While the UC system contains a healthy number of entomologists and plant pathologists, it’s the opposite for weed scientists. This is problematic because—particularly for nut crops—there are still some majorly resistant weed species, such as fleabanes, that need to be more consistently controlled. Weed scientists receive a lot of calls, and there is still a lot of work to be done in this area of orchard management.
Without farm advisors specializing in weed management, growers will either be knocking down the last weed scientist’s door, or resources will move into the private sector. The former is less than ideal, as that plate is full with other research and extension obligations. But having research move into the private sector can leave space for potential conflicts of interest.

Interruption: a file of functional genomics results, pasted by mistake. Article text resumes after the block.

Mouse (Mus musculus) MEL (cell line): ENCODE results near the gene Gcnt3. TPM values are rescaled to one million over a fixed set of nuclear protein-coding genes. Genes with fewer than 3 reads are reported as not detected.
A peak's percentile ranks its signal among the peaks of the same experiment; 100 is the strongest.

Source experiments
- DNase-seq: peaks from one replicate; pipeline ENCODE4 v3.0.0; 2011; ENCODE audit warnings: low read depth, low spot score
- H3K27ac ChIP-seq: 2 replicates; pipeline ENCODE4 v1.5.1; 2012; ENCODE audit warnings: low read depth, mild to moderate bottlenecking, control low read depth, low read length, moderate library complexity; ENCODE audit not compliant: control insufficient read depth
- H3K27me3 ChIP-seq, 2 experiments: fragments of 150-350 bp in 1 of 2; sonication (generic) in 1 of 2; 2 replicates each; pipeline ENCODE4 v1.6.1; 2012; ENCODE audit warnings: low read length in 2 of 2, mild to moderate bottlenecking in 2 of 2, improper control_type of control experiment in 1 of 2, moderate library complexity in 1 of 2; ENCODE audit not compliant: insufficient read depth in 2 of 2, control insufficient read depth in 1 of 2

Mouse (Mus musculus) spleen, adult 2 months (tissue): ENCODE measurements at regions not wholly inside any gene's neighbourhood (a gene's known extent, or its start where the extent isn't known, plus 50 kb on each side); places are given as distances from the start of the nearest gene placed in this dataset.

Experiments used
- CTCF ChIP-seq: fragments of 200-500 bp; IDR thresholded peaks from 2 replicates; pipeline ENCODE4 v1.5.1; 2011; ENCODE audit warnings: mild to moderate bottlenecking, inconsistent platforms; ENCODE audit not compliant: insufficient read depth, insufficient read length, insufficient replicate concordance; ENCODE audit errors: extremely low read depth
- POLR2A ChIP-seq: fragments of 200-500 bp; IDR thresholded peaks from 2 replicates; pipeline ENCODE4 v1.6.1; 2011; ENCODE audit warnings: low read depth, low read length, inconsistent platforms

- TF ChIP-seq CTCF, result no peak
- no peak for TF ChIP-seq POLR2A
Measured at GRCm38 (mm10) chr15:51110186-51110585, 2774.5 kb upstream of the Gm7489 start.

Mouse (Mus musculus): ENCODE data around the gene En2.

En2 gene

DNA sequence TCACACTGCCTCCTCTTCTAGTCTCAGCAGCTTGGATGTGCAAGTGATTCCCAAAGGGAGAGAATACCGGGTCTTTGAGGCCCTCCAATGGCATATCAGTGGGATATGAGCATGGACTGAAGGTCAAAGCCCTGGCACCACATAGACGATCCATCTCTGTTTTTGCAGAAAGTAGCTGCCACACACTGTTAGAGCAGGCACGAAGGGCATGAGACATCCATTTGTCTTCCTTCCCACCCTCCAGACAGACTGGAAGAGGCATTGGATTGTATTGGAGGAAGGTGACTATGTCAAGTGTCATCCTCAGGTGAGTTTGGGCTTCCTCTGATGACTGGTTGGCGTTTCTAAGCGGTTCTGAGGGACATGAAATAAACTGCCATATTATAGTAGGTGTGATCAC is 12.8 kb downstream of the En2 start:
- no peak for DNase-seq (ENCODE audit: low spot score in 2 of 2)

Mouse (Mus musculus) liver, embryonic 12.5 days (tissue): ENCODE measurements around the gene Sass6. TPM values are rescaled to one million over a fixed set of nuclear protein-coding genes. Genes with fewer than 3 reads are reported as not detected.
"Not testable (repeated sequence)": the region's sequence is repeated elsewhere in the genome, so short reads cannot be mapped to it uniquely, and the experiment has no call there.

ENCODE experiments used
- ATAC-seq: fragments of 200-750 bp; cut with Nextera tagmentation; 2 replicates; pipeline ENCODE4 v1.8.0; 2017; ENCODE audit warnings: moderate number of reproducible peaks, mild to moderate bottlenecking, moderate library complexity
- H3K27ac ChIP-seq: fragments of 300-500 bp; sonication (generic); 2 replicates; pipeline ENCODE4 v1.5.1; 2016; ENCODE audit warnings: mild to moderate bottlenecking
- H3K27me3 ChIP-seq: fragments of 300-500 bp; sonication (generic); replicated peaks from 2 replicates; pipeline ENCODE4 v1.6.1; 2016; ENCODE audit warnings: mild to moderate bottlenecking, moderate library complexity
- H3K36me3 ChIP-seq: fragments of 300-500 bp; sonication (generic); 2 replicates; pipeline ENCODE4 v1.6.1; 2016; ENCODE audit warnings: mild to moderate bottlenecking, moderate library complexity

“[These things] are why I think it’s really critical that this is a must-fill position from my perspective,” said Hembree. “Talking to industry folks, particularly in the nut crop business, they really need somebody that’s a full position, so we’re going to push for that. We’ve got a lot of industry support to help us.”
Many companies have field stations and conduct their own research. County agricultural commissioners also conduct education outreach. This trend is expected to grow, and it ultimately comes down to whether or not growers will turn to the companies from whom they purchase products for the information needed on the best ways to manage their orchards.